• Once in the ocean, the dissolved carbon dioxide undergoes a series of chemical reactions that increase the concentration of hydrogenions while lowering the ocean's pH and carbonate minerals — a process called ocean acidification.

What causes ocean acidification?

  • When carbon dioxide from the atmosphere is dissolved in seawater, it forms carbonic acid and releases hydrogen ions.
  • These hydrogen ions bond with available carbonate ions (CO3-) to form bicarbonate (HCO3-), depleting the available carbonate in the oceans.
    • Calcium carbonate minerals are the building blocks for the skeletons and shells of many marine organisms. In areas where most life now congregates in the ocean, the seawater is supersaturated with respect to calcium carbonate minerals. 
  • Less carbonate in the oceans makes it more difficult for calcifying creatures such as corals, clams, sea urchins or plankton to form their calcium carbonate (CaCO3) shells or skeletons.
  • Acidity or alkalinity is determined by the number of hydrogen ions (H+) dissolved in water and is measured by the pH scale.
  • The lower the value, the higher the acidity of the environment. A shift in pH to a lower value reflects an increase in acidity.

Impact of ocean acidification

  • Altering ecosystem: The long-term absorption results in a shift in ocean carbonate chemistry, which has the potential to alter biogeochemical cycles and ecosystem function in the future.
  • Altering availability of food resources: Sundarbans, one of the most biologically rich ecosystems also serves as the spawning ground of rich coastal fisheries of Bay of Bengal. Ocean acidification can severely alter the availability of food resources (e.g. plankton) required for coastal fish populations to thrive. This can ultimately lead to a crash of coastal fisheries and livelihood in the region.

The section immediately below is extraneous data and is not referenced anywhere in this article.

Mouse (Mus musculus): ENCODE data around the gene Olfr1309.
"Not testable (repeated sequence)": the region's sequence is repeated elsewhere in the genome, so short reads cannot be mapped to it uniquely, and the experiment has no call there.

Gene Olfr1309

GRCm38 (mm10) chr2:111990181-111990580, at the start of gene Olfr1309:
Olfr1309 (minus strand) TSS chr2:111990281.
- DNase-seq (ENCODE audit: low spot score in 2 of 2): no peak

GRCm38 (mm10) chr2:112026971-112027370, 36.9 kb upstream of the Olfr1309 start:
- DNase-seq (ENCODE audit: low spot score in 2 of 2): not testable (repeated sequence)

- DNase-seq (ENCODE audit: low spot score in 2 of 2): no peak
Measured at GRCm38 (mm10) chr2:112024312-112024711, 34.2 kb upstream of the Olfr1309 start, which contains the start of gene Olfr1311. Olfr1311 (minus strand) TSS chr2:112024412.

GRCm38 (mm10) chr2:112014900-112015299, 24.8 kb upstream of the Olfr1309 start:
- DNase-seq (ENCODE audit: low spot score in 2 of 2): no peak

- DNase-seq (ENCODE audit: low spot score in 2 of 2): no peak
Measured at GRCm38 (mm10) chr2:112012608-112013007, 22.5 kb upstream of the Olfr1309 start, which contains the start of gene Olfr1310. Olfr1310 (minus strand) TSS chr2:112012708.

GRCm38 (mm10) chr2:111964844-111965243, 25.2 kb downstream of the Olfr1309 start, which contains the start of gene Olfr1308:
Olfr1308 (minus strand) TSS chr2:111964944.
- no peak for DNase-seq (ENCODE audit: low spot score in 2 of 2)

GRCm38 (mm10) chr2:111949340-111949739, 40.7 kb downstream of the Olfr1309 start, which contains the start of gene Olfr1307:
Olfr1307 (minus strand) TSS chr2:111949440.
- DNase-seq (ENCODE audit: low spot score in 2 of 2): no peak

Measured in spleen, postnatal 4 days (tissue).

• Impact on nitrogen cycle: Ocean acidification has the potential to alter the marine nitrogen cycle which controls much of primary production in the sea.
  • Increased vulnerability of coastal ecosystem: Moreover, many fragile coastal ecosystems such as coral reefs, mangroves and lagoons will become vulnerable and reel from the effects of ocean acidification due to change in coastal water carbonate chemistry and thus leading to loss of biodiversity.
  • Deteriorating ocean’s health: It could also lead to catastrophic consequences for ocean health and also for tourism of Bay of Bengal nations including India.

Why does kelp matter?

  • Kelp is a keystone organism, which means its role in the ecosystem is so vital, that without it the ecosystem would collapse.
  • Kelp forests are among the most productive ecosystems in the world
  • Due to climate change and elevated sea temperatures, the environment for kelp to successfully grow in is at risk. This poses a huge threat to biodiversity within the ocean
  • Kelp purifies water and removes waste products produced by the animals living within the forests
  • Underwater forests provide shelter, food and the ideal habitat for various species
  • Commercially, kelp is used in a wide variety of products, from salad dressings, cosmetics, food, vitamin supplements, skin care products, paint, etc.


The fast changes are stressing out the entire marine ecosystem. The future holds even more challenges. By 2050, scientists predict that 86 percent of the world’s ocean will be warmer and more acidic than anything in modern history. By 2100, the pH of the surface ocean could drop to under 7.8, or more than 150 percent compared to today’s already-corrosive state—and potentially even more, in some particularly sensitive parts of the planet.